January Housing Scorecard Released by HUD, Treasury

The
Departments of Housing and Urban Development (HUD) and Treasury issued the
administration’s January Housing Scorecard on Monday.  The report is essentially a summary of
data on housing and housing finance released by public and private sources over
the previous month and/or quarter.  Most
of the data such as new and existing home sales, permits and starts, mortgage
originations, and various house price evaluations have been previously covered
by MND. 

The scorecard incorporates by reference
the monthly report of the Making Home Affordable Program (MHA) through the end
of December.  This includes information
on the universe of MHA programs including the Home Affordable Modification
Program (HAMP), HOPE Now, and Second Lien Modifications and other initiatives. 

Since the
HAMP program began in April 2009 1,774,595 homeowners have entered into trial
loan modifications, 20,074 since the November HAMP report.  About half of these homeowners, 933,327, have
completed the trials and converted to permanent modifications; 23,374
conversions took place during the current report period.  Just over three-quarters of a million of the permanent
modifications are still active.

While the
HAMP program dates to April 2009, it underwent substantial revisions to its
policies and procedures in June 2010, and many of the measures of its
performance are benchmarked at that time. 
Eight-four percent of homeowners who entered a trial modification after
that date have received a permanent modification with an average trial period
of 3.5 months compared to 43 percent who entered a trial prior to the changes.  As of December, 21,002 of the active trials
had been underway for six months or more; in May 2010, the month before the
changes took place, 190,000 trials were six months old or more.  In December every servicer except Ocwen was
above an 80 percent conversion rate.

HAMP
modifications with the largest reduction in mortgage payments continue to
demonstrate the lowest redefault rates.  At
18 months after modification all loans have a 90+ day default rate of 23
percent.  However, loans with a 20
percent or smaller reduction in loan payment are defaulting at the rate of 36.4
percent while loans with a 50 percent payment decrease or greater have a
default rate of 13.3 percent. 

The Home
Affordable Foreclosure Alternatives program offers incentives to homeowners who
wish to exit home ownership through a short sale or deed-in-lieu of
foreclosure.  Thus far 43,368 homeowners
have been accepted into the program and 27,665 transactions have been
completed, the vast majority through a short sale.  More than half of the completed transactions
(18,350) were on loans owned by private investors; 7,711 were portfolio loans
and 1,604 were GSE loans.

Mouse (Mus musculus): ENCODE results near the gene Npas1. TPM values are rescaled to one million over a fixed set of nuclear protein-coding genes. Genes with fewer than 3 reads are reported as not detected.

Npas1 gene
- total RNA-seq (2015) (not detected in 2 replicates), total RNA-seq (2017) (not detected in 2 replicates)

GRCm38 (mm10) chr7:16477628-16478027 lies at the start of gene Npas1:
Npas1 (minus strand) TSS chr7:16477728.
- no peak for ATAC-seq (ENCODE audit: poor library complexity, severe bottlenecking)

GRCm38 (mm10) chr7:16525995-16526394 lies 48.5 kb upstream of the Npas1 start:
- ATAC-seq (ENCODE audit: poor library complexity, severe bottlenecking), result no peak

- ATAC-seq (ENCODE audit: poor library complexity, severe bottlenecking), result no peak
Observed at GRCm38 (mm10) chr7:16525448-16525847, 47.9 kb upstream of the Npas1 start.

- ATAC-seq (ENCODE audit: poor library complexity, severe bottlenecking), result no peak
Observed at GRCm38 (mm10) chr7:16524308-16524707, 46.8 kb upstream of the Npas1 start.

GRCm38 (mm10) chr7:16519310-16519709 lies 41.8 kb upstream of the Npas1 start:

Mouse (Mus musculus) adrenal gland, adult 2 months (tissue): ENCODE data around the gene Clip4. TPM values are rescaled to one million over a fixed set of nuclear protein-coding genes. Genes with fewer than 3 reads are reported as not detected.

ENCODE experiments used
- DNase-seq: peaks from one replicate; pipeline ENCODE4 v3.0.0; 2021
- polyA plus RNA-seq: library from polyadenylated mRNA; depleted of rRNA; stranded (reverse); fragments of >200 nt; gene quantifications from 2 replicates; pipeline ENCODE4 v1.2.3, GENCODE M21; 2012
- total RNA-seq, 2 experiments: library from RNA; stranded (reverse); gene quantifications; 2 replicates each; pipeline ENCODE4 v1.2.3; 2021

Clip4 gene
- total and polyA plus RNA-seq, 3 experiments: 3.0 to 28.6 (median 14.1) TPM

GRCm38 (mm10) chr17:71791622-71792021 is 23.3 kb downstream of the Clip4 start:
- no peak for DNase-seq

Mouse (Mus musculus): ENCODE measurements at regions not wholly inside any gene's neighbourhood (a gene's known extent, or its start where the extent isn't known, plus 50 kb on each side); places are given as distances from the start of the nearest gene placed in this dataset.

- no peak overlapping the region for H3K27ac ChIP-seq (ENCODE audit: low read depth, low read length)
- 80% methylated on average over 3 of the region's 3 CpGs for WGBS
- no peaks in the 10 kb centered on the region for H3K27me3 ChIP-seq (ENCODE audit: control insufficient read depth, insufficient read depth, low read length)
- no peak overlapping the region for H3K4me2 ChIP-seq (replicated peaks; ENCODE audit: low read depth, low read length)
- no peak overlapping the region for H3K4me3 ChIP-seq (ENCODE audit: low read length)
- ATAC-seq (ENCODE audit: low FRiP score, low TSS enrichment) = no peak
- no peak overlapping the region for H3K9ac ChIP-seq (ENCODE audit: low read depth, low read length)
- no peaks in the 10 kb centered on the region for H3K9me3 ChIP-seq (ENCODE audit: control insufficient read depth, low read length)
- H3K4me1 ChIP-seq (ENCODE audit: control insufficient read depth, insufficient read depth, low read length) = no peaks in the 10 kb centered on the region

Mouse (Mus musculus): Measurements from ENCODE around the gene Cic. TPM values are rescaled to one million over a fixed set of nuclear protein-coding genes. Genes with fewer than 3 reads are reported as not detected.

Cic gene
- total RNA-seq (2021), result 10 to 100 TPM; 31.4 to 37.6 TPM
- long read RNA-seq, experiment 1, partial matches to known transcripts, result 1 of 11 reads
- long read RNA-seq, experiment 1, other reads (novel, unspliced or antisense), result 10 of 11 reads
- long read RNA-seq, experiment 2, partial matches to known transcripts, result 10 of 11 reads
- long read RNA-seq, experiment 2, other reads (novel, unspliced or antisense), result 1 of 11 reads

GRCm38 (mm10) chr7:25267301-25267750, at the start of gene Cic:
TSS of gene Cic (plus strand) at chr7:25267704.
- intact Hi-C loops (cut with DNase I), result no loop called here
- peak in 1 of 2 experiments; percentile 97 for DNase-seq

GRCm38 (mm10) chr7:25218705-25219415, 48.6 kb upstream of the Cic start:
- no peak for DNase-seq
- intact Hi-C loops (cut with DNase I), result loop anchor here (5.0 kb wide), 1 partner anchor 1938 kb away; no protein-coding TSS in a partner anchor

There has
been an emphasis in some quarters on reducing the principal balance of
distressed loans since the last HAMP report. 
Some members of Congress have asked for justification from the GSEs as
to why they were not participating in principal reductions and the Treasury
Department recently urged them to do so as well while tripling the incentives
it is paying to other investors to reduce principal.  The HAMP Principal Reduction Alternative
(PRA) has started trial modifications for 63,203 home owners and permanent
modifications for 42,753 of which 40,374 are still active.  The median principal amount reduced in these
modifications is $67,196, a median of 31.1 percent of the principal balance.

Each month
HAMP reports on selected servicer performance metrics.   Servicers
are expected to make Right Party Contact (RPC) with eligible homeowners and
then evaluate their eligibility for HAMP.  HAMP evaluated servicer outreach to 60 days
delinquent homeowners over the previous 12 months (November 2010-December 2011)
and found most services have made RPC at least 85 percent of the time; however
there is a wide range of performance results in terms of completed the evaluations.
 

Servicers
are also expected to identify and solicit homeowners in early stages of
delinquency and, effective October 1, 2011, a higher compensation structure was
put into effect to reward servicers who complete evaluations and place
homeowners in a trial modification within 120 days of first delinquency.  The table below shows the status of major
servicers relative to their eligibility for maximum incentives.

…(read more)

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OBAMA ADMINISTRATION RELEASES DECEMBER HOUSING SCORECARD

WASHINGTON- The U.S. Department of Housing and Urban Development (HUD) and the U.S. Department of the Treasury today released the December edition of the Obama Administration’s Housing Scorecard – a comprehensive report on the nation’s housing market. Data in the December Housing Scorecard show some subtle improvements in the market over the past year, but underscore fragility as the overall outlook remains mixed. For example, new and existing home sales rose compared to the prior month and remain higher than a year ago, and homes are more affordable than they have been since 1971. Median-income families today have nearly double the funds needed to cover the cost of the average home. However, home prices showed a slight dip from the prior month and remain below year ago levels. The full report is available online at www.hud.gov/scorecard.

Housing Market Recovery Next Year? Don’t Be Foolish. Plan For The Worst